I recently played pickleball for the first time at the old Shaw Middle School in Gorham. I was nervous because I am competitive in everything I do and never want to make a fool of myself, but my friend had assured me the regular players were kind and helpful to new participants.

Pickleball is played with solid racquetball-sized rackets, a wiffle-ball-like ball and a small, tennis-like net. The game itself is played like doubles tennis, with some rule modifications, usually played to 11, but if there are several sideline enthusiasts, the game stops at 8 so players can rotate in more often. There is little to no cost to play.

On this particular morning, there were maybe five men and five women in the gym, mostly retirees. After my friend and I hit the ball against the wall a few times to practice, we were invited to play by two experienced older gentlemen who did indeed take the time to explain the rules and strategies to us before the game.

They played gently at first, and as we got better, they played harder so the game was competitive throughout. We lost 8-0 but laughed and competed all the way through. As we went to sit down to wait for the next game we decided that our goal would be to try to at least win the serve in the next game.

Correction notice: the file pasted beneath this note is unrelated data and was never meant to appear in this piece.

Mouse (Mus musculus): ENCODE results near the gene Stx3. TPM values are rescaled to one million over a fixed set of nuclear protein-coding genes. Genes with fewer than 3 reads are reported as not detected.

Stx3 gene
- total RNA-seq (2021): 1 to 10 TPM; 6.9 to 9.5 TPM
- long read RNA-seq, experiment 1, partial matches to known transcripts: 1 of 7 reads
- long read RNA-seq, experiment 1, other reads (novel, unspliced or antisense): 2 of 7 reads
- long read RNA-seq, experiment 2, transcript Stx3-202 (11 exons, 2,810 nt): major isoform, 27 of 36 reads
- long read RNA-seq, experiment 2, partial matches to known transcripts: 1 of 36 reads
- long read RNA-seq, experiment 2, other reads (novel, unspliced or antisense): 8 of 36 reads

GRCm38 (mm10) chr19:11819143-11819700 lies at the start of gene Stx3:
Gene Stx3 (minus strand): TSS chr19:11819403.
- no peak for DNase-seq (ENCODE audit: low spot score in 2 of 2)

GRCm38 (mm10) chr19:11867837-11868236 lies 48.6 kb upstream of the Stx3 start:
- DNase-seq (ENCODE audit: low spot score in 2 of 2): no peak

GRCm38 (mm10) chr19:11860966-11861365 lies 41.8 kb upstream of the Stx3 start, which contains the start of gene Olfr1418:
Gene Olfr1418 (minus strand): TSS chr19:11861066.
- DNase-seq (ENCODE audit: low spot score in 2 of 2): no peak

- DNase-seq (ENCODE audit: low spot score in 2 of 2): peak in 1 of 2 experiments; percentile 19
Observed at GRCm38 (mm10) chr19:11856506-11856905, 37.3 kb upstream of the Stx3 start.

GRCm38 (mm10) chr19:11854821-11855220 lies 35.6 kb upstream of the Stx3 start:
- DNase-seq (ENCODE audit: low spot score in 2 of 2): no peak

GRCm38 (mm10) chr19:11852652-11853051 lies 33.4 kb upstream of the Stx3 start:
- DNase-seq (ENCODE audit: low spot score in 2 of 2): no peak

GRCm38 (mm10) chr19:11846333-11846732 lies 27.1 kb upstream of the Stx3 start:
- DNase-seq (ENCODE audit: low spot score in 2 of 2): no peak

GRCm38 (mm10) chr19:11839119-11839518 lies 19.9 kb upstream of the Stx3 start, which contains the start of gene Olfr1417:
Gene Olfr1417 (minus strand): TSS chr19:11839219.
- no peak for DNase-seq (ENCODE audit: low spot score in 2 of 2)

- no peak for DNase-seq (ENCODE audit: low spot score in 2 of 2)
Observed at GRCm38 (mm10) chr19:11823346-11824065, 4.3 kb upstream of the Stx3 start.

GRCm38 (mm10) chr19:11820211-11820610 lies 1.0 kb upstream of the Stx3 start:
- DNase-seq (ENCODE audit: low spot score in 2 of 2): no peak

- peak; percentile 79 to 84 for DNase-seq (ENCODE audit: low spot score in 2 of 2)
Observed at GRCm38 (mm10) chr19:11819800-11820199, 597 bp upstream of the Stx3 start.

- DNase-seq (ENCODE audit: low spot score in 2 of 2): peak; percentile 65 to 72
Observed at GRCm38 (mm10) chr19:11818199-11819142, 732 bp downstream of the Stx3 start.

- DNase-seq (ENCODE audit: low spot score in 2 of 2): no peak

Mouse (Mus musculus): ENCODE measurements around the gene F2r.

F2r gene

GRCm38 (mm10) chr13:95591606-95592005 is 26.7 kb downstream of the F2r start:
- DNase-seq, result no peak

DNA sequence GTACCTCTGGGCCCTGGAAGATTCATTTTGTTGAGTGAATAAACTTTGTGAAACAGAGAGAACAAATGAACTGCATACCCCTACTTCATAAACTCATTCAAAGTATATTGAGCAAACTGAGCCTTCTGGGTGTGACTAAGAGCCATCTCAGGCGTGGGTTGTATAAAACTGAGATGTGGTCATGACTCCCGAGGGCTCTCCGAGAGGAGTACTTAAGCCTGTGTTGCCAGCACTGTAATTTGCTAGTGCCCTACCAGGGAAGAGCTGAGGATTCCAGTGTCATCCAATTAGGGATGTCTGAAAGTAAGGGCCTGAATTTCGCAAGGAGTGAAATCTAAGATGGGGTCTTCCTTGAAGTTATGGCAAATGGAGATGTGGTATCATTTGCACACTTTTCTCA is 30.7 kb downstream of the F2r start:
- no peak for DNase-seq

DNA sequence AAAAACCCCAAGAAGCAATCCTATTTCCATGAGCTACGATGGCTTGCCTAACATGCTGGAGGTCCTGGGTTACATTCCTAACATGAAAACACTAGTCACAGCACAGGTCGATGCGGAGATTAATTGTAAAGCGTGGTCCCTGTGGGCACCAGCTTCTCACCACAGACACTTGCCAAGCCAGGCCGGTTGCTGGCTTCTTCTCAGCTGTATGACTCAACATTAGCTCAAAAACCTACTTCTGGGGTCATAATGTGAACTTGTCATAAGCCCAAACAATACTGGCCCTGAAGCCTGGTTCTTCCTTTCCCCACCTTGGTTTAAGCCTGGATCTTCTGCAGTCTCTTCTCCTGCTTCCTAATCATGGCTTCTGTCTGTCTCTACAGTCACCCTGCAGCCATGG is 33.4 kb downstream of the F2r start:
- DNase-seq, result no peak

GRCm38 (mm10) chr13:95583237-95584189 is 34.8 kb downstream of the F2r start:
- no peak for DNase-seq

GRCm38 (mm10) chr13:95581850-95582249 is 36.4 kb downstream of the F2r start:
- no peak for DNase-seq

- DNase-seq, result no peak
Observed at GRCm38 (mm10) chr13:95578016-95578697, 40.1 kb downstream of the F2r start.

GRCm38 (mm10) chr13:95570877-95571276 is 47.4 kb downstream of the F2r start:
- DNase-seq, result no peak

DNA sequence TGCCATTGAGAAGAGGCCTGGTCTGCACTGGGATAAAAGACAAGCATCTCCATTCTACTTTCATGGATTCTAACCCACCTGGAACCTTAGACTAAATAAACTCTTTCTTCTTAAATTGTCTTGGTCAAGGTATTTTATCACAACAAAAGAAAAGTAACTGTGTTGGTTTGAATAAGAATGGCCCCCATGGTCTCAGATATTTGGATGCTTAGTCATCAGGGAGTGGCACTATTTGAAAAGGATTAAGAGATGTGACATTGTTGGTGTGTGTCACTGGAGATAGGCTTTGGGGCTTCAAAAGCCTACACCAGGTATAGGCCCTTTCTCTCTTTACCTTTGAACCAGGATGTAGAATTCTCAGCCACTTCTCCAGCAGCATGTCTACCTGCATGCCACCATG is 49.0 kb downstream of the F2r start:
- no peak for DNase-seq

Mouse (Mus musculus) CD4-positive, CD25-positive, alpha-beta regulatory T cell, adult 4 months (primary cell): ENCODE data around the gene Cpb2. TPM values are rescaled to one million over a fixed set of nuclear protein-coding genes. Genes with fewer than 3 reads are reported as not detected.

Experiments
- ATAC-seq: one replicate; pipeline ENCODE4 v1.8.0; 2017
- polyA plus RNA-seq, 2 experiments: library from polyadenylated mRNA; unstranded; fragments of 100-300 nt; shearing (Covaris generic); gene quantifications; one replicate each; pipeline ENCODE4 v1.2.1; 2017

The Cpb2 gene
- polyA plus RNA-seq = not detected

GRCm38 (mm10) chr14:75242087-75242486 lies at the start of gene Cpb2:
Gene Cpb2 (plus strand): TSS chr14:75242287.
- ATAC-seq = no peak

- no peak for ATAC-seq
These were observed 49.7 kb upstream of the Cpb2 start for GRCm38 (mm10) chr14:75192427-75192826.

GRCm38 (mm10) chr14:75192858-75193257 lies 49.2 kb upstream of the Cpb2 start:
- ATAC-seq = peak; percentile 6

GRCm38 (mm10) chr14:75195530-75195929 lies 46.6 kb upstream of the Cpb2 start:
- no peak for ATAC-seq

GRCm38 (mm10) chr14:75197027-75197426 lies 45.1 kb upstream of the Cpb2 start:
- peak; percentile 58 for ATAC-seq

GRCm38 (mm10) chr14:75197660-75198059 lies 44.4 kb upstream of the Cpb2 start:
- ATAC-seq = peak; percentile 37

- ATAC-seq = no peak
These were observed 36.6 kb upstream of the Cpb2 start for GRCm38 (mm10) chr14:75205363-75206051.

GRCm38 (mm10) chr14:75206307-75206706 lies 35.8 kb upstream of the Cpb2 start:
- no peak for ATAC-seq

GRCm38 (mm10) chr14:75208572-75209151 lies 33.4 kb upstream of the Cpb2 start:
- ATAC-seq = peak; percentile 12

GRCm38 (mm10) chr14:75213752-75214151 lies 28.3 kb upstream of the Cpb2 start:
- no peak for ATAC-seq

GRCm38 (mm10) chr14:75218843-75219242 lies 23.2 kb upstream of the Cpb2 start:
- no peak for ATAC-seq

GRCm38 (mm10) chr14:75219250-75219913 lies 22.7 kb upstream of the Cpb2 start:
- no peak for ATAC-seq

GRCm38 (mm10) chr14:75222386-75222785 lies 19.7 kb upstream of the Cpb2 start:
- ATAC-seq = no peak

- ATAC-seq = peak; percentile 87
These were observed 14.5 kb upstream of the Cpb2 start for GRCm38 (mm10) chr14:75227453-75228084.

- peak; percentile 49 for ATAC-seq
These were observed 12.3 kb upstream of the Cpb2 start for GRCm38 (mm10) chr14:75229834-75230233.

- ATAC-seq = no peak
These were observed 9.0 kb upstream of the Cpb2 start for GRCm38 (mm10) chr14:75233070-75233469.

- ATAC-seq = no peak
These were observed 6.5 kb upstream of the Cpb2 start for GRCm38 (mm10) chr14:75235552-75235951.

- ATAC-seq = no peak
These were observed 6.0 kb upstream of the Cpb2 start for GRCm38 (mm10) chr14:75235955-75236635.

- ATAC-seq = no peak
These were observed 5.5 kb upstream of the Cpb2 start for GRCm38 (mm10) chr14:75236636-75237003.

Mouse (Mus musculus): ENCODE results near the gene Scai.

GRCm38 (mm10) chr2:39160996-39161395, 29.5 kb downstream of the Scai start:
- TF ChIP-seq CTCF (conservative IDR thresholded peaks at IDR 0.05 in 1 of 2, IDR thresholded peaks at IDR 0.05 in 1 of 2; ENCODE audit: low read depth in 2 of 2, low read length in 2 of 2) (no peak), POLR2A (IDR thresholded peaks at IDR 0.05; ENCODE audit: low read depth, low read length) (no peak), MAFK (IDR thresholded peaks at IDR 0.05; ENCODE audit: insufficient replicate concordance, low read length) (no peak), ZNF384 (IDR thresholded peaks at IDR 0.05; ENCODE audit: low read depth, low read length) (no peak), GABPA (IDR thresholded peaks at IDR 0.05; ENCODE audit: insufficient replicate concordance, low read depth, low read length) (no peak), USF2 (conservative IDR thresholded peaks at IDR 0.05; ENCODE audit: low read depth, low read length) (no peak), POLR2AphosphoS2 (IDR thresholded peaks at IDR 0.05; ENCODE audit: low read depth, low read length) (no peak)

After a half-hour, we lost half the gym, so we only had one court and had to wait a little longer between games. While we were waiting for our turn, we watched the others play, cheered and talked with whomever we were sitting next to. Bob was intent on discussing strategy as we watched, while Pat, Pete and Susan happily chatted about previous racket sport experience, new hobbies and old careers. When the game ended, the next four got up to play. It was all done on an honor system, and we accepted a new doubles partner every time we took the court. I never had the same partner twice, and no one ever winced about having me as a playmate. By the last game, I had not only succeeded at winning a serve but also was on the winning team. I hadn’t made a fool of myself after all.

Years ago, a sports program initiated by the University of Maine called Sports Done Right was created to help recreation and high school programs across the state deal with the ruthless, unhealthy levels of competition and pressure that has unfortunately changed the playing fields across the state.

As a former high school and college athlete and current high school coach, I have seen sports done wrong on too many occasions. Everything that happened at my first pickleball game illustrated what is genuinely good about athletics and could serve as a model for developing a passion for playing and competing, while cultivating a genuine love for sport: exercise, camaraderie, taking turns and civil competition. I can’t wait to go again.

— Special to the Telegram